On Veterans Day, NCAPA Honors Our Veterans, Renews Call for Congressional Gold Medal for Filipino World War II Veterans



Nov. 11, 2016

 Contact: Mary Tablante;

 (202) 706-6768;


[email protected]


On Veterans Day, NCAPA Honors Our Veterans, Renews Call for Congressional Gold Medal for Filipino World War II Veterans

On Veterans Day, the National Council of Asian Pacific Americans (NCAPA) recognizes the honor, patriotism, and sacrifice of the men and women who have served our nation, as well as our military families. We also renew our call to Congress to show our appreciation for the Filipino and Filipino American veterans, who fought with dignity and courage as they defended the United States during World War II, by awarding them with the highest civilian honor: the Congressional Gold Medal.

In July, the Senate passed the Filipino Veterans of World War II Congressional Gold Medal Act (S.1555), introduced by Senators Mazie Hirono (D-HI), Dean Heller (R-NV) and Harry Reid (D-NV). This legislation would recognize the more than 250,000 Filipino men and women who served the United States. Last month, Filipino American History Month, NCAPA sent a letter to House Speaker Paul Ryan, encouraging him to schedule consideration for this bill--which has more than 300 cosponsors--when the House returns to session next week.

NCAPA National Director Christopher Kang said, “On Veterans Day, we do something that we should do every day--recognize and honor the service and sacrifices of the men and women who preserve our liberty and freedom and their families, who serve our nation alongside them. In this spirit, we urge Congress to honor a group of veterans whose heroism and service have not been fully appreciated--the Filipino World War II veterans who are highly deserving of the Congressional Medal of Honor. They served more than 70 years ago, and only 15,000 remain alive today, so it is urgent that the House of Representatives pass this bill this year, so that our nation can recognize them without further delay.”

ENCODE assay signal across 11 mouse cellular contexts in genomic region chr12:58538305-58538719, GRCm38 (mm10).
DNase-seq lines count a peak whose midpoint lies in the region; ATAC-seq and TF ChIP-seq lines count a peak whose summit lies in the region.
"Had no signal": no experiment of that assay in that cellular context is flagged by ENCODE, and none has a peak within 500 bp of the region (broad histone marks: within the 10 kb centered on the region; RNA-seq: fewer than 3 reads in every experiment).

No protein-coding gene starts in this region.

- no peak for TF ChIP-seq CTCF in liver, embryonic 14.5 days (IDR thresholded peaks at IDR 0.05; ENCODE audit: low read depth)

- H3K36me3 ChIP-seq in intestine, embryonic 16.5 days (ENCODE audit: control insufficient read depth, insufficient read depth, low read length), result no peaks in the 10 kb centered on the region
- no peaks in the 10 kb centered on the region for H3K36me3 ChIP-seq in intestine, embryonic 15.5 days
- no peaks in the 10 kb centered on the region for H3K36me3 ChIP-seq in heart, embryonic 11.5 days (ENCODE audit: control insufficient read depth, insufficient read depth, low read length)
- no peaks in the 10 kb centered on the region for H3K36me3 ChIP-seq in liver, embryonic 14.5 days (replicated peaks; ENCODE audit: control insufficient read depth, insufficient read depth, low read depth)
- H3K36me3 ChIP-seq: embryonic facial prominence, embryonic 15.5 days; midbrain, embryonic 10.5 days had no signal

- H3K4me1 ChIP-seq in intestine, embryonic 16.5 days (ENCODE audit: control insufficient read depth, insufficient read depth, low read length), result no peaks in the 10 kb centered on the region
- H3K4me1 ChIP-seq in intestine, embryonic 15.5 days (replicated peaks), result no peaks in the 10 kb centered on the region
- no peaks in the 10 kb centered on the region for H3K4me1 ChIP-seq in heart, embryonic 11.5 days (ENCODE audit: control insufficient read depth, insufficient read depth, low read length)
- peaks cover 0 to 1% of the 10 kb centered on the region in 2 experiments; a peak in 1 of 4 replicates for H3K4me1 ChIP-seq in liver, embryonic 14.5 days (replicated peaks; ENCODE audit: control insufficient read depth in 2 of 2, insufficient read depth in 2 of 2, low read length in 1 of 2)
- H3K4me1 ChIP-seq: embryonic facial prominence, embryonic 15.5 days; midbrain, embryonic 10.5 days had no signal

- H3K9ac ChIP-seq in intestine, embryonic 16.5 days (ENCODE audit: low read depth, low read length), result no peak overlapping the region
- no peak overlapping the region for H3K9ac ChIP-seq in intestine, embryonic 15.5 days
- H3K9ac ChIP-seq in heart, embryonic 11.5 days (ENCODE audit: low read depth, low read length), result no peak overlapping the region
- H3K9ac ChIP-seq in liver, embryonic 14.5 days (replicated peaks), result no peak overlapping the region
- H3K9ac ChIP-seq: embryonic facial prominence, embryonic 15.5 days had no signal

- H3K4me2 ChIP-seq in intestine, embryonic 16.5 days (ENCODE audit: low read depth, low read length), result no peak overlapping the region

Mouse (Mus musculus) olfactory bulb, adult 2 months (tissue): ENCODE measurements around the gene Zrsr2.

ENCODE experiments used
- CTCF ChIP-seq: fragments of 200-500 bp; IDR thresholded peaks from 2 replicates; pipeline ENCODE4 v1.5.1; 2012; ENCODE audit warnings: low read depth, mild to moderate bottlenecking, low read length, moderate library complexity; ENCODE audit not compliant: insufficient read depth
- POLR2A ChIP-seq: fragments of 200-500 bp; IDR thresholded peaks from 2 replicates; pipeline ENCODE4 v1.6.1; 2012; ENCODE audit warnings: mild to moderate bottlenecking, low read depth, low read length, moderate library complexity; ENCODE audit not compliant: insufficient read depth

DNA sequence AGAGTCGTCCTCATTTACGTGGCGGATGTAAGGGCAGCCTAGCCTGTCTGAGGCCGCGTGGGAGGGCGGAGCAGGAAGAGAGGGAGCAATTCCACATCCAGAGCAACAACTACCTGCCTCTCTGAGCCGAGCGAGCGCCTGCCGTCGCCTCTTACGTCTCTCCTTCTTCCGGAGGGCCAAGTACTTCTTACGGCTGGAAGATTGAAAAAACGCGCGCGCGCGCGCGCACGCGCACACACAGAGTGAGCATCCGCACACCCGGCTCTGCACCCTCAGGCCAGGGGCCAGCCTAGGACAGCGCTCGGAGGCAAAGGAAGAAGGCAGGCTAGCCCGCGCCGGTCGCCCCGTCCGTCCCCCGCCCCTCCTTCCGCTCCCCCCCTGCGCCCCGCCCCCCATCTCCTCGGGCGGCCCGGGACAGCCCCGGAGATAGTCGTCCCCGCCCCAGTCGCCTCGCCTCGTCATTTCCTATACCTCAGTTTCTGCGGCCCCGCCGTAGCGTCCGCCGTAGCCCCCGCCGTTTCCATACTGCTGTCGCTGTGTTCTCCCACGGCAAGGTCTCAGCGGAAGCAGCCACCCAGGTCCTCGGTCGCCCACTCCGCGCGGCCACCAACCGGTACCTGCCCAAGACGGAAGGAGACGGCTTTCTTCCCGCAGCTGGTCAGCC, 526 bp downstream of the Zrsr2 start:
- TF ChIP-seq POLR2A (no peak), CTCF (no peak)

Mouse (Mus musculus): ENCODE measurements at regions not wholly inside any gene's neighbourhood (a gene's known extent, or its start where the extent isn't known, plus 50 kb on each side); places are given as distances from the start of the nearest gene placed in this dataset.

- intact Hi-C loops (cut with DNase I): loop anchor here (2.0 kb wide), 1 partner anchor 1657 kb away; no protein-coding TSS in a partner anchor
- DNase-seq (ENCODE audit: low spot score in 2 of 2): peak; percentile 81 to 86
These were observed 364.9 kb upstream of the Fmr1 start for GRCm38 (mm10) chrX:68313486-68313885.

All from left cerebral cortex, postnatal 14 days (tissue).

In a statement from the Filipino Veterans Recognition and Education Project (FilVetREP), chairman Maj. Gen. Antonio Taguba (Ret.) urged a final vote for Congress to pass this legislation in order to honor their service, compared to the 1946 Rescission Acts that stripped Filipino veterans of their benefits and citizenship: “We urge this final vote to complete this critical mission, so that President Obama can immortalize America’s gratitude to honor Filipino veterans of WWII as war time heroes who defended America and its citizens.”

In addition, the application period for the United States Citizenship and Immigration Services (USCIS) Filipino World War II Veterans Parole Program remains open. This program allows certain family members of these veterans to come to the United States while they wait for their immigrant visas. More information is available at uscis.gov/fwvp.

Based in Washington, D.C., the National Council of Asian Pacific Americans is a coalition of 35 national Asian Pacific American organizations that serves to represent the interests of Asian American, Native Hawaiian, and Pacific Islander (AANHPI) communities and to provide a national voice for our communities’ concerns. Our communities are the fastest growing racial/ethnic group in the United States, currently making up approximately six percent of the population.


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